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Celebrate the Fourth, but don’t be a statistic

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    Carbon County’s District Attorney, Jean A. Engler, addressing the dangers of driving and boating under the influence.

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    Carbon County’s District Attorney Jean A. Engler addresses the dangers of driving and boating while under the influence of alcohol.

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    Officials prepare for a boat ride at Beltzville State Park following the news conference on drinking and boating or driving. Scan this picture to see a video taken at the lake. JESSICA KNAPP/TIMES NEWS

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    Waterways Conservation Officer, Scott Christman, addressing the dangers of driving and boating under the influence.

Published June 29. 2018 10:59PM

 

As people anxious to celebrate the Independence Day holiday take to Carbon County’s roads and waterways, officials are reminding everyone to not become a statistic.

A news conference was held Friday afternoon at Beltzville State Park to discuss the dangers of impaired driving and boating.

The conference included representatives from the Pennsylvania Department of Transportation, the Highway Safety Network, the Carbon County District Attorney’s Office, Pennsylvania Fish and Boat Commission, and local law enforcement agencies.

“Summer’s favorite holiday, the one which celebrates our nation’s birth, is also one of the deadliest on our nation’s and the commonwealth’s highways,” said Carbon County District Attorney Jean A. Engler.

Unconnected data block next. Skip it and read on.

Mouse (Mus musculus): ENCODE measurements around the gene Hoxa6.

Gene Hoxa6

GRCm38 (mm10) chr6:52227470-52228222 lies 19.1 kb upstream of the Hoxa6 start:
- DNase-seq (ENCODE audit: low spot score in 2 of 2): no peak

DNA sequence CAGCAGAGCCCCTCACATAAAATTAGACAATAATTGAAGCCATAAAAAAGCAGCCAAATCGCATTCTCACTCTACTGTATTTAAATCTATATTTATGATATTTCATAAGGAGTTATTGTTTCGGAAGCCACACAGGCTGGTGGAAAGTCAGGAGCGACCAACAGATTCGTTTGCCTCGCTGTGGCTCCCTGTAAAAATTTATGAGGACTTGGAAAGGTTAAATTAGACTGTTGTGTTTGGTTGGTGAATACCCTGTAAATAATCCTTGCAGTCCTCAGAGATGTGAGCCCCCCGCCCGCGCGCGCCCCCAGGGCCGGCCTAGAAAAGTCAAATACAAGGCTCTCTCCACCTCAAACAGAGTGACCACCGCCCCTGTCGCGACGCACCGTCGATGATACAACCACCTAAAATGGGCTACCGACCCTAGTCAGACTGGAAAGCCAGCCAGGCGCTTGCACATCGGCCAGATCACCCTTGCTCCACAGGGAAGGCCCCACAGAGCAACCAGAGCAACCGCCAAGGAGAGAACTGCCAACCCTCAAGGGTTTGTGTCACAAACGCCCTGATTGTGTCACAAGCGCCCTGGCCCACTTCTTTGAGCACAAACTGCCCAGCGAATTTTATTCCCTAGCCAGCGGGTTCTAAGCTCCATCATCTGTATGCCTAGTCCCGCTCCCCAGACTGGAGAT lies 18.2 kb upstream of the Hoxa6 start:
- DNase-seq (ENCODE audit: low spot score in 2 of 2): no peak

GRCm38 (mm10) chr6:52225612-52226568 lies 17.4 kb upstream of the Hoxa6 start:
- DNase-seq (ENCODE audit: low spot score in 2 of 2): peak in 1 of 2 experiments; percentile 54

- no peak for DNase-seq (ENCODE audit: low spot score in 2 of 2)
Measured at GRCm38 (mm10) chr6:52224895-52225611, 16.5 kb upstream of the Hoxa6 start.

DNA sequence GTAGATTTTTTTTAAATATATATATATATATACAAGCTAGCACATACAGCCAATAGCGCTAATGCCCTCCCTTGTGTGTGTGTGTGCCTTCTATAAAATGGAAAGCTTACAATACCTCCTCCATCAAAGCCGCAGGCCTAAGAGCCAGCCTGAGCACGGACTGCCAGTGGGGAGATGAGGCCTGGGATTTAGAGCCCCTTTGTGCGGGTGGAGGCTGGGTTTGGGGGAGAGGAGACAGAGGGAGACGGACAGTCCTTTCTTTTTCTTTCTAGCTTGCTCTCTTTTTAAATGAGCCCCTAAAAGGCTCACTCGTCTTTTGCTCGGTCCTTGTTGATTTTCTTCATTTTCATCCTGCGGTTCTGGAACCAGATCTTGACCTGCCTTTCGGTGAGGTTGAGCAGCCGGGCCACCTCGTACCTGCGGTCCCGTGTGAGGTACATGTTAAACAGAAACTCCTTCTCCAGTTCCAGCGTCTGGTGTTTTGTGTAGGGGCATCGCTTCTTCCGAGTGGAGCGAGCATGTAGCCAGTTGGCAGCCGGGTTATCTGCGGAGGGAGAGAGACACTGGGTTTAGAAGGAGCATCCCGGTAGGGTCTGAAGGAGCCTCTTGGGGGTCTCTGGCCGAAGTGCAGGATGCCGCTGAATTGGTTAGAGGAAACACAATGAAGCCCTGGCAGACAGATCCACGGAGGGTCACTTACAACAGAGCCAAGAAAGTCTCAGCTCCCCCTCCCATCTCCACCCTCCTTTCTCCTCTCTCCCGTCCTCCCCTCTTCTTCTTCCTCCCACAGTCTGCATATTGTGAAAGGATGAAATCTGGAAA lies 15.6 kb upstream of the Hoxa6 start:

“As we approach the Fourth of July, it is time to stop and take note of some attention-grabbing statistics.”

According to PennDOT data, last year in Pennsylvania alone there were 293 people who died in alcohol-related crashes.

Just last year in Carbon County, there were 322 alcohol-related crashes with 12 fatalities.

Engler concluded by reminding everyone that the potentially devastating results of both driving and boating under the influence are 100 percent preventable.

Following Engler, Waterways Conservation Officer Scott Christman discussed the nationwide campaign, Operation Dry Water.

The campaign is focused on spreading awareness and enforcement to decrease the amount of alcohol- and drug-related accidents and fatalities on the water.

Since 2009, Operation Dry Water removed 3,038 operators from the waterways and made contact with more than 1.1 million boaters during the holiday weekend.

Christman went into detail about some of the common misconceptions people have in regard to boating under the influence.

A DUI can occur on any type of watercraft, whether it be motorized or not.

Christman also spoke about how being out on the water can actually amplify the affects of alcohol.

One can of beer while out on the water has the same affect on a person that three cans of beer can have on land.

A combination of factors are to blame for this including boat movement, being in direct sunlight and loud engine noise.

“There’s no place for alcohol on the water,” said Christman.

Since impaired boating can often lead to impaired driving, being a responsible driver can mean the difference between life and death.

Operation Dry Water includes an increase in DUI patrols through July 4 both on and off the water.

 

 

 

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